I am currently disputing a legal matter with an ex. He’s living in a unit where I was coerced into allowing him to have 10% of the tenants in common ownership. I only have verbal agreement that he will pay for that share.
I have good legal advice and have protection in place for my investments. My concern is that I cannot refinance my current portfolio until this legal matter is dealt with.
But I want to continue increasing my investment portfolio, renovating and holding it to rent. I have the cash funds to purchase properties that are not tied up, although in the long run I would prefer to obtain finance for my investment properties and claim taxation deductions, and use my cash funds for renovation and/or redevelopments.
Can you please advise whether it’s in my best interests to purchase with my cash funds so I can start renovations ASAP to upgrade the property value and tenant appeal; then, once this legal matter is finalised, get finance for my properties so I can have tax-deductible loans and free up my cash again?
A: Thanks for your questions. We certainly sympathise with your personal situation in relation to your ex-partner.
I want to focus on increasing your investment portfolio, where you are looking to renovate your properties and hold. I note you have cash funds to purchase properties; as you are aware, you may need cash funds of up to 20% for the purchase of a property to complete a transaction, particularly since you may not be able to access equity from another property where you currently own tenants in common with your ex.
In terms of future purchases and renovation of properties, from a tax point of view, when borrowing, you can only claim the deduction if the borrowing of the money can be directly linked to an income-producing activity, eg the purchase of an investment property. So, for the purchase of a $500,000 property, for example, if you were to use $250,000 cash and borrow $250,000, you could not then substitute additional borrowings to pay yourself back and claim a deduction on the $250,000, which you originally made with a cash deposit. I will always advise that you borrow the maximum that you can and save your cash for nondeductible assets, such as a principal place of residence.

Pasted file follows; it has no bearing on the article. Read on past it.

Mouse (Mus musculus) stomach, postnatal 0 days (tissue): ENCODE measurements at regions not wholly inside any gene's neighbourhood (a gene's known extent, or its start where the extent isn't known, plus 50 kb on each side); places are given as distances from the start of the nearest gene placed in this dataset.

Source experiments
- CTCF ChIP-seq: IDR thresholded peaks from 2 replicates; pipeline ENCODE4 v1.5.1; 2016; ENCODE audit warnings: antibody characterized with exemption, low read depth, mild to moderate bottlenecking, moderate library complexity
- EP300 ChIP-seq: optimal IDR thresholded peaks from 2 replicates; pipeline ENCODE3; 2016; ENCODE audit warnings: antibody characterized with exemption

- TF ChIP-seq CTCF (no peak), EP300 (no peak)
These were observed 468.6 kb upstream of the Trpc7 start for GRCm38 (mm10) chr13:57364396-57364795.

We advocate this because it’s still possible, if you want to reduce monthly interest holding costs, to use an offset account facility whereby interest is reduced until that amount of savings in the o set account is taken and used for other purposes.
Using the example of the $500,000 purchase, if you borrowed $400,000 and kept $150,000 in an interest offset account, you would only pay the same amount of interest as the original loan of $250,000. If you were to then use the $150,000 in the offset account for another purpose, the whole $400,000 would still be deductible. The same principle applies to renovations or developments in terms of interest deductibility. Having excess cash, particularly for redevelopments, might be the difference between completing and not completing a transaction.
In short, borrow as much as you can up front, and preserve cash funds for non-deductible purchases, or for use if you can’t obtain money from a bank for additional refurbishments.
Refinancing properties after the fact is problematic unless you are using refi nanced monies to produce an incomeearning activity.
Need to know
- Borrow as much as you can up front.
- Preserve cash funds for non-deductible purchases like a PPOR.
- Refinancing properties after the fact can be problematic unless used in an income-earning activity
CEO of WSC Group
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